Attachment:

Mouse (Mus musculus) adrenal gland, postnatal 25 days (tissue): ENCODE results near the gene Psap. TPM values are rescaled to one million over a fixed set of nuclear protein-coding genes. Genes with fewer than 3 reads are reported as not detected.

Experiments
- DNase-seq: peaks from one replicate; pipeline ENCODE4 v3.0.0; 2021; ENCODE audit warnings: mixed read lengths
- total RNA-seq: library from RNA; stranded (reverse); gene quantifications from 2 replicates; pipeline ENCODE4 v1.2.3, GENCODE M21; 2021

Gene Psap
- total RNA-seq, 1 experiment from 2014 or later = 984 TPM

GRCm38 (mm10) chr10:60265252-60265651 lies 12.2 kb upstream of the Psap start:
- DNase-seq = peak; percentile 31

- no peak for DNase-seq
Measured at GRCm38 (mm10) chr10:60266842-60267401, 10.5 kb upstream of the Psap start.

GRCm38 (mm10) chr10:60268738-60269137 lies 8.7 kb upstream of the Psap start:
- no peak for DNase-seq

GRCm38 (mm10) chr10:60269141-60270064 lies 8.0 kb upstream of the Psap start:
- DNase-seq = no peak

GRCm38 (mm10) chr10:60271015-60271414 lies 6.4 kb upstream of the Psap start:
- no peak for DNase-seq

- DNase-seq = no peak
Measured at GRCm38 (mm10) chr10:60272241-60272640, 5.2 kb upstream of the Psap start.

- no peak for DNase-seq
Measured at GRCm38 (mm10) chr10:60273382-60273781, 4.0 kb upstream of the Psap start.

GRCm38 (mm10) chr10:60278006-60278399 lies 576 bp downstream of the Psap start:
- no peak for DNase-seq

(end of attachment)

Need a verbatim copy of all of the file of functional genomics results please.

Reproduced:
Mouse (Mus musculus) adrenal gland, postnatal 25 days (tissue): ENCODE results near the gene Psap. TPM values are rescaled to one million over a fixed set of nuclear protein-coding genes. Genes with fewer than 3 reads are reported as not detected.

Experiments
- DNase-seq: peaks from one replicate; pipeline ENCODE4 v3.0.0; 2021; ENCODE audit warnings: mixed read lengths
- total RNA-seq: library from RNA; stranded (reverse); gene quantifications from 2 replicates; pipeline ENCODE4 v1.2.3, GENCODE M21; 2021

Gene Psap
- total RNA-seq, 1 experiment from 2014 or later = 984 TPM

GRCm38 (mm10) chr10:60265252-60265651 lies 12.2 kb upstream of the Psap start:
- DNase-seq = peak; percentile 31

- no peak for DNase-seq
Measured at GRCm38 (mm10) chr10:60266842-60267401, 10.5 kb upstream of the Psap start.

GRCm38 (mm10) chr10:60268738-60269137 lies 8.7 kb upstream of the Psap start:
- no peak for DNase-seq

GRCm38 (mm10) chr10:60269141-60270064 lies 8.0 kb upstream of the Psap start:
- DNase-seq = no peak

GRCm38 (mm10) chr10:60271015-60271414 lies 6.4 kb upstream of the Psap start:
- no peak for DNase-seq

- DNase-seq = no peak
Measured at GRCm38 (mm10) chr10:60272241-60272640, 5.2 kb upstream of the Psap start.

- no peak for DNase-seq
Measured at GRCm38 (mm10) chr10:60273382-60273781, 4.0 kb upstream of the Psap start.

GRCm38 (mm10) chr10:60278006-60278399 lies 576 bp downstream of the Psap start:
- no peak for DNase-seq